Council May Allow More Types of Businesses to Use Vacant Buildings
Planning Commission recommends expansion of "adaptive re-use" of non-residential buildings
Cleveland Heights City Council will consider allowing more types of industries to use vacant buildings such as schools, churches and libraries in the city at its meeting Monday.
Businesses and organizations with an educational purpose can already use these vacant buildings in residential districts, with conditions.
For example, the former Coventry School, which closed in 2007, now houses the Ensemble Theatre, Cleveland Sight Center and Family Connections. In order to use the space, the new tenants had to go through the Planning Commission and get conditional use permit, which spells out rules and guidelines for using the old elementary school.
And a new tenant was granted a permit at Wednesday's Planning Commission meeting, where they discussed these changes to the zoning code.
Lake Erie Ink, an organization that provides elementary, middle and high school students with day and evening writing classes, after-school help, creative writing workshops and more, was using space within the Heights Libraries, but now will have a place to call home.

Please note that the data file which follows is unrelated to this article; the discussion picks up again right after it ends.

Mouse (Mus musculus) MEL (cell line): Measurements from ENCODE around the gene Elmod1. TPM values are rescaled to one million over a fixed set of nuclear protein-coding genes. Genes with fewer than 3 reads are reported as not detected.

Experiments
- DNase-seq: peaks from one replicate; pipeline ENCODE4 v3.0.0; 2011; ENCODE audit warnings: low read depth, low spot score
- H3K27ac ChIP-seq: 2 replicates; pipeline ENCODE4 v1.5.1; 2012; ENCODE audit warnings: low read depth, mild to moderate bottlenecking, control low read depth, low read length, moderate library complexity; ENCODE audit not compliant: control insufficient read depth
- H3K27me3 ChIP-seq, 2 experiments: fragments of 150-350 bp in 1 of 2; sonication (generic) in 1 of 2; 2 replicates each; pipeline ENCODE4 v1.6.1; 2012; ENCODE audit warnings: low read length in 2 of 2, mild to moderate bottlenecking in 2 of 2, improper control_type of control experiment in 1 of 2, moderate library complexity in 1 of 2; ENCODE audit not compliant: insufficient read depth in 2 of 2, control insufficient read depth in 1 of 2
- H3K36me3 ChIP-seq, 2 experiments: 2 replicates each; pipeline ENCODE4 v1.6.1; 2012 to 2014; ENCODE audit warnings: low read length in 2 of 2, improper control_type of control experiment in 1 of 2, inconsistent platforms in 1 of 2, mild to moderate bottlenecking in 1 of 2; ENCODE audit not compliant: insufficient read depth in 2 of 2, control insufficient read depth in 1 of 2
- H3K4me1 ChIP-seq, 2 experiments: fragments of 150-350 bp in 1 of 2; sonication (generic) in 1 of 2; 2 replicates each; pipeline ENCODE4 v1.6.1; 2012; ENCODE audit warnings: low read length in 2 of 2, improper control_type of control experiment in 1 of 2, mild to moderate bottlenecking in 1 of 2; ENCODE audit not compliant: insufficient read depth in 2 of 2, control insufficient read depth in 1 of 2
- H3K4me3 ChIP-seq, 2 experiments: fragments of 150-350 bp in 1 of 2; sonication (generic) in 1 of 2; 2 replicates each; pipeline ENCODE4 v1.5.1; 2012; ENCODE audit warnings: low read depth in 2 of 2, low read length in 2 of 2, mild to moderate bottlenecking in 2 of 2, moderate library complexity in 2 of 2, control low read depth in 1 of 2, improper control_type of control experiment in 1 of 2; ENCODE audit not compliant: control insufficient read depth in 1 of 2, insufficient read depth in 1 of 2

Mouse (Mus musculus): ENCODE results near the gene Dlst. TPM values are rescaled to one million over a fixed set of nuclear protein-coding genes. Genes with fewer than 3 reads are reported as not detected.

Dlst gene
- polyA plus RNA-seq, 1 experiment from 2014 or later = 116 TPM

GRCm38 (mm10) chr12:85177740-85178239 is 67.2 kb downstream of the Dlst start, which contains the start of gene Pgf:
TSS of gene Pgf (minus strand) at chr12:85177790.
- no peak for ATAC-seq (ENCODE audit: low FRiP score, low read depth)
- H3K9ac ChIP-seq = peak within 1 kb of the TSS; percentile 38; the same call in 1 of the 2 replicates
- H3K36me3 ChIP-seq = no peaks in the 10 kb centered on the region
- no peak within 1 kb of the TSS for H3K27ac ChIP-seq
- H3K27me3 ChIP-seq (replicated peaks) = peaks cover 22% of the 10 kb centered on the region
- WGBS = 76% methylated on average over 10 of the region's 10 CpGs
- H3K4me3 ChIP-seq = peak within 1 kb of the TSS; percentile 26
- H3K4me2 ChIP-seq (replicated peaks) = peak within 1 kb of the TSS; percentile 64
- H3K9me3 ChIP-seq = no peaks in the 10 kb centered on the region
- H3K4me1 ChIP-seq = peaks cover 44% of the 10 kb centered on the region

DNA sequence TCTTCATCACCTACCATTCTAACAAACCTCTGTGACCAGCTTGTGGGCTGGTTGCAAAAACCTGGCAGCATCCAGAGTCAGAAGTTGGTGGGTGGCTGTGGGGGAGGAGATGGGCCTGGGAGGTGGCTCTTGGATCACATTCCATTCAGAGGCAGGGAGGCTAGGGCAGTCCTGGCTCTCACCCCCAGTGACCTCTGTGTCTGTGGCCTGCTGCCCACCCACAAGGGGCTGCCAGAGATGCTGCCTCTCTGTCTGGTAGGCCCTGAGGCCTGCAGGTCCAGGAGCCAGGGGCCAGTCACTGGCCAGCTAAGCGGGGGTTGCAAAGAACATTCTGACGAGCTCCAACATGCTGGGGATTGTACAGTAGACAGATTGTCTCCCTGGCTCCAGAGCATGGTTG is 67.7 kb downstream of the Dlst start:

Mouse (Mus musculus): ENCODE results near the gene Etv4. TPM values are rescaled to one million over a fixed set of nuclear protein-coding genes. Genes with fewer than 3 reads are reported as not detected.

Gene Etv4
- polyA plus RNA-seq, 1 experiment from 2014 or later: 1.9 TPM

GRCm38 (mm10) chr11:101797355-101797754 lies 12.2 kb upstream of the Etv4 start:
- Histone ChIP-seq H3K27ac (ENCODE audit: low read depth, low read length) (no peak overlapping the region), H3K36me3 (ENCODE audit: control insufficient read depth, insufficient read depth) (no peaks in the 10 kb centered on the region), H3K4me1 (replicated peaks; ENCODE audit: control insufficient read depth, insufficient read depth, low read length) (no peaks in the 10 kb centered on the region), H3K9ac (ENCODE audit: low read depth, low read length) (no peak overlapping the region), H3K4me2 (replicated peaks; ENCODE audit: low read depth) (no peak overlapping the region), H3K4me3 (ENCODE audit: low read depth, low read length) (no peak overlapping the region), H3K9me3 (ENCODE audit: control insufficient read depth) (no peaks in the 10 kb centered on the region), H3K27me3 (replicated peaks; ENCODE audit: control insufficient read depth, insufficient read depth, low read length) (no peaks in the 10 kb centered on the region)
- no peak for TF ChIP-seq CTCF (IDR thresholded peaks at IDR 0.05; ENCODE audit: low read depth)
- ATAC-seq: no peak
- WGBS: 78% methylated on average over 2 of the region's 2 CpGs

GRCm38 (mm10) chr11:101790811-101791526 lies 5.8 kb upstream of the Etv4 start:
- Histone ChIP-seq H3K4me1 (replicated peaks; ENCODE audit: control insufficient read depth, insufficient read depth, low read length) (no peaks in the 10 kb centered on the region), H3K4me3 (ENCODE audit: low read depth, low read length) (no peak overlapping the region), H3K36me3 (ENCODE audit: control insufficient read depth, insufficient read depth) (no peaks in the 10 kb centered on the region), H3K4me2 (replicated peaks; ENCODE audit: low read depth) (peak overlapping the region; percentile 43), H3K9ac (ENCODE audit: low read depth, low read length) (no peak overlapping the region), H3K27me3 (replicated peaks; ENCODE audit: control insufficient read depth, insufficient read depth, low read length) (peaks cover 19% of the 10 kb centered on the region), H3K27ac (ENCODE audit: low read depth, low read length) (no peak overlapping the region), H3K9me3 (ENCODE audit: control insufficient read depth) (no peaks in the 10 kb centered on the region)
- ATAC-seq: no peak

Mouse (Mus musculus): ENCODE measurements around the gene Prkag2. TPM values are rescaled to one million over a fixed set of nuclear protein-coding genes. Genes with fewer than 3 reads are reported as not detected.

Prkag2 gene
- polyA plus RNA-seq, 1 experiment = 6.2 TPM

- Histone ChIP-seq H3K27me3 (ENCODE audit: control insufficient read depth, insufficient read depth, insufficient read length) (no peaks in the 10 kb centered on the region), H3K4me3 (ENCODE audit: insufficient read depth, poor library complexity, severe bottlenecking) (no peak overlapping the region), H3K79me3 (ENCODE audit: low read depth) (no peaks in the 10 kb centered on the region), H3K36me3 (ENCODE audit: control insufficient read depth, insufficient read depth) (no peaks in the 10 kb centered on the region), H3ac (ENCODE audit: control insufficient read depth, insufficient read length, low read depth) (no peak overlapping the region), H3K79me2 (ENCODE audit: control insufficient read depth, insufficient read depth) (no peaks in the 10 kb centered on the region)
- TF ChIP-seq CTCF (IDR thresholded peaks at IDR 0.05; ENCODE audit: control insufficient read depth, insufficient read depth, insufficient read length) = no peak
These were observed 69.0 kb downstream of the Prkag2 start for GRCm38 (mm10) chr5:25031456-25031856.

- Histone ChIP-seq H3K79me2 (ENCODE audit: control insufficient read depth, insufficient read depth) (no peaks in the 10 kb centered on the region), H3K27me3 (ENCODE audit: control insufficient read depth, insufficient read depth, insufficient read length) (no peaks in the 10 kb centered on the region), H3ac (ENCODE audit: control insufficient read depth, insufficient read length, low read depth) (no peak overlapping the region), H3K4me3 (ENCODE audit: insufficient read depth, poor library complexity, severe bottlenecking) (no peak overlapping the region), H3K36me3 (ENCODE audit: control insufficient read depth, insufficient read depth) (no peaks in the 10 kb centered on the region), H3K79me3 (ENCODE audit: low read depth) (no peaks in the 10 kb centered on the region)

But the city wants to expand the type of companies that can occupy the vacant buildings, including those in the green technology, biotechnology and pharmaceutical industries, with specific limitations, said Councilman Dennis Wilcox.
There are several guidelines in the new ordinance posted on the city’s website. For example, new tenants must make sure that their business does not disrupt neighbors, so hours, traffic (from both pedestrians and cars) and other possible disturbances must be considered.
And, according to the ordinance, "No demolition, modifications or additions to the building and/or grounds shall be permitted which would adversely impact the residential character of the neighborhood."
The city’s Planning Commission decides if businesses and organizations should receive a conditional use permit and monitors how they use the space, even after the commission grants permission. Residents that surround the structure are notified, and can comment at the commission meetings and public hearings to provide input or raise concerns even after a business moves in. That process would not change.
The City of Cleveland Heights held a public hearing Monday night in Council Chambers to tell residents more about the ordinance and get their input.
And the Planning Commission recommended at Wednesday night's regular meeting that council approve the changes to a zoning code that would permit more kinds of companies to use those buildings.
Wilcox said Monday that the idea to change the zoning code for came from consultant Camiros Ltd., which analyzed the city’s current laws and presented its findings in January.
The goal was to make development more sustainable, and this is the first suggestion from the study that the city has implemented.
The ordinance was first introduced in June with an emergency clause. People sent emails to the city and complained at Monday's public meeting about the clause, and council removed it before the meeting. If the ordinance passes Aug. 15, it will not take effect until after 30 days.